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Article LXXII: Paths to Remove Attachment

Attachment to temporary qualities of the world binds one to the duality of pain and pleasure, whereas detachment from the transient objects of the world can allow one to approach supreme bliss beyond that duality. Attachment causes identification with the ego, but detachment can allow one to transcend the ego and realize an unchanging, eternal bliss. Detachment can be approached through various paths, but three prominent paths described by Vedanta are devotion, knowledge, and selfless action (bhakti yoga, jnana yoga, and karma yoga).

By devoting one's actions to God, by surrendering one's actions as offerings to God, and by searching for God in others, one can transcend the ego to realize the Divine Self within all. Thus is the path of bhakti. By meditating upon the Self within, by destroying ignorance through Divine wisdom, and by absorbing the Truth of unchanging bliss, one can transcend the ego to realize the Divine Self within all. Thus is the path of jnana. By acting selflessly, by performing service to others, and by orienting action to the Divine within, one can transcend the ego to realize the Divine Self within all. Thus is the path of karma.

Bhakti, jnana, and karma represent three approaches to live detached, transcend the ego, and approach enlightenment. However, by combining different amounts of each of these three paths, there exist infinitely many valid paths for the multitude of tendencies that exist in people. Each person may have different tendencies (vasanas) depending on different impressions from past actions (samskaras) and different combinations of inert, active, and pure qualities (tamas, rajas, and sattva). Hence, there exists an appropriate path for all to detach from ephemeral pleasures, transcend the ego, and approach enlightenment. To find one's ideal path, one may search for the Divine within, using bhakti, jnana, and karma as guides.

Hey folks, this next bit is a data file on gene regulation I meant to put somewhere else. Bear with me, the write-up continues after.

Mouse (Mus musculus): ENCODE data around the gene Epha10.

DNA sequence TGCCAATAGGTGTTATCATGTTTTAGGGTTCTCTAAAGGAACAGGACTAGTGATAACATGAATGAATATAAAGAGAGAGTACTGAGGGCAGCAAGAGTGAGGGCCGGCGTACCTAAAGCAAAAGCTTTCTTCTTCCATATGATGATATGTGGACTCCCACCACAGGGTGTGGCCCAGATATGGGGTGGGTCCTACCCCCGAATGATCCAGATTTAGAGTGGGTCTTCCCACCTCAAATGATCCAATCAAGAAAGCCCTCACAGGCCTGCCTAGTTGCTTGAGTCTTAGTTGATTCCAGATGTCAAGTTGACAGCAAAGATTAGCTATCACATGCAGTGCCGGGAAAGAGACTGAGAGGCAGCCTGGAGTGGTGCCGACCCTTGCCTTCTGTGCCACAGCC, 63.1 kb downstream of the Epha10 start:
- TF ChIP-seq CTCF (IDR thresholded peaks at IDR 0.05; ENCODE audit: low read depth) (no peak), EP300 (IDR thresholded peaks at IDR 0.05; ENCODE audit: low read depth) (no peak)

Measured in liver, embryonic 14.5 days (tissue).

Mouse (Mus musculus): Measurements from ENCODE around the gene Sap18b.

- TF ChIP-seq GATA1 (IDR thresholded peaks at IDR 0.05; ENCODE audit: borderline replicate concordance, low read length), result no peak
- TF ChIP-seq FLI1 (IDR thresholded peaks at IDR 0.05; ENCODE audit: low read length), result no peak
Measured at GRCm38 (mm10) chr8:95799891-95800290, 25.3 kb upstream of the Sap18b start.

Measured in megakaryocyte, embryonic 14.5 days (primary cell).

Katha Upanishad

The context of this scripture is a dialogue between Naciketas, a spiritual aspirant, and Yama, the god of death:

III.9: The man who has intelligence for his charioteer and the mind as the (well-controlled) rein, -- he attains the end of the journey, that supreme place of Visnu (the all-pervading Atman).
III.10: The objects are superior to the senses, the mind is superior to the objects, the intellect is superior to the mind, the Great Atman is superior again to the intellect.
III.11: The Unmanifested is superior to the Great (Atman), and the Purusa is superior to the Unmanifested. Nothing is superior to the Purusa, -- that is the end, that is the supreme goal.
III.12: The Atman, hidden in all beings, reveals (itself) not (to all) but is seen only by the seers of the subtle through their pointed and subtle intellect.
III.13: The wise should merge the speech in the mind and that (mind) in the intellect, the intellect in the Great Self and that (Great Self again) in the Self of Peace.
III.14: Arise, awake, (O man)! Realize (that Atman) having approached the excellent (teachers). Like the sharp edge of a razor is that path, difficult to cross and hard to tread, -- so say the wise.

East-West Counseling & Meditation -- Modern Psychiatry Integration -- Himalayan Philosophy -- Penn & Stanford Medicine
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